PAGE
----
Xanadu, a Canadian quantum computing firm backed by a posse of powerful investors, expects to take two years, or less, to develop systems which can be used by banks and asset managers to transform their businesses.
Chief executive Christian Weedbank made the forecast at a conference last week, where he said quantum computing could dramatically improve the development of derivatives theory and portfolio optimisation. Advances and improvements will follow elsewhere, in stages.
The initiative is part of a technological arms race dramatically changing the investment landscape, with the help of machine learning and big data. The winners will hope to generate higher returns, at faster speeds, in the same way advanced computers made hedge fund firms like Renaissance Technologies world beaters in the 1980s.
According to one equity manager: “Excel spreadsheets gave early movers an advantage, before computers did. Quantum computing will become important, in just the same way.” Family offices, already alert to the risk of cyber-crime, will need to keep a close eye on the way the market is set to evolve.
Xanadu has set out its stall as a specialist quantum finance business. Started in 2016 it has just pulled off a $32 million fundraising led by Omers Ventures, part of the Ontario pension system.
The deal was backed by cryptocurrency investor Tim Draper, said to be worth $1 billion, whose family owned 10% of Skype prior to its purchase by eBay. Draper was an early investor in Baidu, Hotmail, Tesla and Twitter.
Another backer, Radical Ventures, is led by AI pioneers Jordan Jacobs, Tomi Poutanen, Benji Soucher and Maks Volkovs. Their former AI company, Layer 6, was bought 15 months after launch by TDBank which wanted to make use of its predictive software. After using state backing to start the Vector Institute for Artificial Intelligence, Jacobs and Poutanen are at the heart of Canada’s influential AI movement.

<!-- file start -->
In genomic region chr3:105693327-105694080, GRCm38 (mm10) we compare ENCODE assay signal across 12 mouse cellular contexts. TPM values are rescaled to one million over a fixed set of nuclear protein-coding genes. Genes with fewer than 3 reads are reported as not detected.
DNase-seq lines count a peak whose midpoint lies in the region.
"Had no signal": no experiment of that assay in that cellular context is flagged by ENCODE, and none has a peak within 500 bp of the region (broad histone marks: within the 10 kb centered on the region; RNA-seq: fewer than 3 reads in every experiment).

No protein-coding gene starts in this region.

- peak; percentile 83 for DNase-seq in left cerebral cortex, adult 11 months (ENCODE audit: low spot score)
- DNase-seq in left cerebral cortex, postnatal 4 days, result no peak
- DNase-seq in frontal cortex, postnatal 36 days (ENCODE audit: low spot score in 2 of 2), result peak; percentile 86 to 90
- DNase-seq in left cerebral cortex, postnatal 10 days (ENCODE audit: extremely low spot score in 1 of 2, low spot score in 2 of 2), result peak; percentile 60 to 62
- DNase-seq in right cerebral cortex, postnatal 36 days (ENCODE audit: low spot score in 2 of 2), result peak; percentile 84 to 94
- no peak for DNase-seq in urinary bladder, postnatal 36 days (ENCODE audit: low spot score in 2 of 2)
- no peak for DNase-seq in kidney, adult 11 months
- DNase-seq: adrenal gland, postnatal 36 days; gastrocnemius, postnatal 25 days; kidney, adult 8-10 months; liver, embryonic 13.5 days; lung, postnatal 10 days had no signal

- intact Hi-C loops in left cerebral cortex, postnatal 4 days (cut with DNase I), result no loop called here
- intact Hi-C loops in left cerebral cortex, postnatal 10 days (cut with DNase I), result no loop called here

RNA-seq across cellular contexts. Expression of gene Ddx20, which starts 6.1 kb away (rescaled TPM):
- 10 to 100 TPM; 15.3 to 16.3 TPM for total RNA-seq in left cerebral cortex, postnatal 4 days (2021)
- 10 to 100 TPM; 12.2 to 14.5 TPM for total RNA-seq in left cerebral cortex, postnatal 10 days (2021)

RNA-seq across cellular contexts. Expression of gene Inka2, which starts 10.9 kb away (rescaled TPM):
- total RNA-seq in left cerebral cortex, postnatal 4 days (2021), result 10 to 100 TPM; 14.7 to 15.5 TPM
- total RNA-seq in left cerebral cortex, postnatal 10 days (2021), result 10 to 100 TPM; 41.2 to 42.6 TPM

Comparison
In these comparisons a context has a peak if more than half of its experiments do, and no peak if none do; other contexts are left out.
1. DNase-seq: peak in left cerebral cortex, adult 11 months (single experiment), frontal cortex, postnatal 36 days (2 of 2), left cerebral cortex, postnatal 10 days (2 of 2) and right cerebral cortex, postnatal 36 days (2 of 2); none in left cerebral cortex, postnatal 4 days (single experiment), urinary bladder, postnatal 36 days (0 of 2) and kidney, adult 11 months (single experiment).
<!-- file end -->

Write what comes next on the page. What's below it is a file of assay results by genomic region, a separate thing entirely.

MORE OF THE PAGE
Radical’s backers include family investment group Wittington Investments, 79% controlled by the Garfield Western Foundation of AB Foods fame. Georgian Partners, Silicon Valley Bank and Real Ventures were also involved in the Xanadu fundraising, spiced up by the presence of Seth Lloyds of MIT, a renowned advocate of quantum computing, who believes they are embedded in the workings of the universe.
Quantum computing seeks to use the behaviour of matter and energy at atomic and subatomic levels to carry out calculations at extraordinary speed. It takes advantage of “superposition” where (unlikely as it seems) sub-atomic participles exist in multiple states at once.
According to Weedbank: “It’s like a light switch turned on and off at the same time. Or a cat that’s dead or alive.” Which means you can carry out more than one calculation at the same time.
Quantum information can be transmitted at great speed by using so-called “entanglement”, using sub-atomic particles which move in unison, even if they are separated by large distances.
Xanadu uses light photons for its calculations, using photonic chips at room temperature. It has worked with BMO Financial Group and Scotiabank Partners of Canada on quantum computing to speed up systems which underpin derivatives trading. It works with Xanadu’s machine learning products to develop effective pricing models at speed.
Financial institutions currently devote enormous resources and time to pricing up portfolios of trading products under different market scenarios, using so-called Monte Carlo simulations. The Monte Carlo algorithm developed by Xanadu has dramatically speeded up the pace of simulation, and make it possible for client deals to be implemented far more quickly.
Stella Yeung, chief investment officer at Scotiabank banking and markets said the results were impressive: “Leveraging quantum computing to accelerate data collection and insights will enable speed to market and benefit our customers.” BMO Financial chief architect Lawrence Wan said their collaboration had been: “informative.”
According to Weedbank, Monte Carlo simulations which are currently carried out overnight can be completed in minutes. Portfolio optimisation, used by asset managers, should also be completed much faster.
Weedbank said Xanadu would need to work closely with customers to develop systems, but said success would bring a financial institution: “huge competitive advantage.” He said the shift will be sudden: “One day it will not be there. The next day, it will. But not just yet: he says it will take between 1.5 and 2 years for change to be implemented. From that point: “You could improve your financial returns without increasing your risk. “
He said Xanadu will be adopting an incremental approach to improving quantum processing, like Intel, which continually produces improvements in its microchips. He admitted to concerns that quantum computing could breach existing cyber-security protocols: “But computers that can do that are ten years off development. We will develop quantum-safe security within two.”